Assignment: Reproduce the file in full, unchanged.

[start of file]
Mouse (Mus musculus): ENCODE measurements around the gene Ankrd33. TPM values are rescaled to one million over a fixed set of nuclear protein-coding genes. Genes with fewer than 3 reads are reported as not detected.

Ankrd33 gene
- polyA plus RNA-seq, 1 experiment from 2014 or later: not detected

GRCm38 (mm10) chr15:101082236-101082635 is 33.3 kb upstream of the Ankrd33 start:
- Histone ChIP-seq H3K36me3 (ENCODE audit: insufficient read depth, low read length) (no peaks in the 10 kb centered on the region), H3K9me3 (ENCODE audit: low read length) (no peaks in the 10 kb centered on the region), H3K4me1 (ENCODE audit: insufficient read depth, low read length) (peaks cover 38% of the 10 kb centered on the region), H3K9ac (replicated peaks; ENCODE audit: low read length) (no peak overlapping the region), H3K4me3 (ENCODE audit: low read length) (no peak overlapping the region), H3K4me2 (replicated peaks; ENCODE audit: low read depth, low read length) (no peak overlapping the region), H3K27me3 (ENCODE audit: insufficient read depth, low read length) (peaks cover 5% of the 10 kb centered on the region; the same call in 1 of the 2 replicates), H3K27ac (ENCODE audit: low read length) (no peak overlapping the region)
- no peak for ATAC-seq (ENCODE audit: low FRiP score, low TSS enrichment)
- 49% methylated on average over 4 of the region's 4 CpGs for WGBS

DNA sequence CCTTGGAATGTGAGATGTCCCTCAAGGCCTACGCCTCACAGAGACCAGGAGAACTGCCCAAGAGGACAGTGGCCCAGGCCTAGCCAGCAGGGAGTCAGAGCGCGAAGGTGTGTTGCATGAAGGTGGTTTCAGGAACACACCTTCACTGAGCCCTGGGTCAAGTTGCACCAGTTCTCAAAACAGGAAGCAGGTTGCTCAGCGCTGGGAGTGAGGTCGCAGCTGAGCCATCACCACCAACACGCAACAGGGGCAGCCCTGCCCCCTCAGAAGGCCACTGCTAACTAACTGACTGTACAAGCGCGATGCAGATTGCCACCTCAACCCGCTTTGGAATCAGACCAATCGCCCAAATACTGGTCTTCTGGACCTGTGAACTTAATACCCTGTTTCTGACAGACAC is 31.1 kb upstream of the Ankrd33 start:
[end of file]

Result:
Mouse (Mus musculus): ENCODE measurements around the gene Ankrd33. TPM values are rescaled to one million over a fixed set of nuclear protein-coding genes. Genes with fewer than 3 reads are reported as not detected.

Ankrd33 gene
- polyA plus RNA-seq, 1 experiment from 2014 or later: not detected

GRCm38 (mm10) chr15:101082236-101082635 is 33.3 kb upstream of the Ankrd33 start:
- Histone ChIP-seq H3K36me3 (ENCODE audit: insufficient read depth, low read length) (no peaks in the 10 kb centered on the region), H3K9me3 (ENCODE audit: low read length) (no peaks in the 10 kb centered on the region), H3K4me1 (ENCODE audit: insufficient read depth, low read length) (peaks cover 38% of the 10 kb centered on the region), H3K9ac (replicated peaks; ENCODE audit: low read length) (no peak overlapping the region), H3K4me3 (ENCODE audit: low read length) (no peak overlapping the region), H3K4me2 (replicated peaks; ENCODE audit: low read depth, low read length) (no peak overlapping the region), H3K27me3 (ENCODE audit: insufficient read depth, low read length) (peaks cover 5% of the 10 kb centered on the region; the same call in 1 of the 2 replicates), H3K27ac (ENCODE audit: low read length) (no peak overlapping the region)
- no peak for ATAC-seq (ENCODE audit: low FRiP score, low TSS enrichment)
- 49% methylated on average over 4 of the region's 4 CpGs for WGBS

DNA sequence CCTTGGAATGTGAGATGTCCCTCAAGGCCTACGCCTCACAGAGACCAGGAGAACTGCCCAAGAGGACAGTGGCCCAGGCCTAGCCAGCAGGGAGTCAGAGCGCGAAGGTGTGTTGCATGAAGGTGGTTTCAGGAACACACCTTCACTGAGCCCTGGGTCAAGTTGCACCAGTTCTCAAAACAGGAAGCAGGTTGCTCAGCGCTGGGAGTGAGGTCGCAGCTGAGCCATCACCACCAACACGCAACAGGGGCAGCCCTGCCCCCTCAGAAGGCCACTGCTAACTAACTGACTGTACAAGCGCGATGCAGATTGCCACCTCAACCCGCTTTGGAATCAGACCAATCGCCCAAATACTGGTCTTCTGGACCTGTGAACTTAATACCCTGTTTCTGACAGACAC is 31.1 kb upstream of the Ankrd33 start: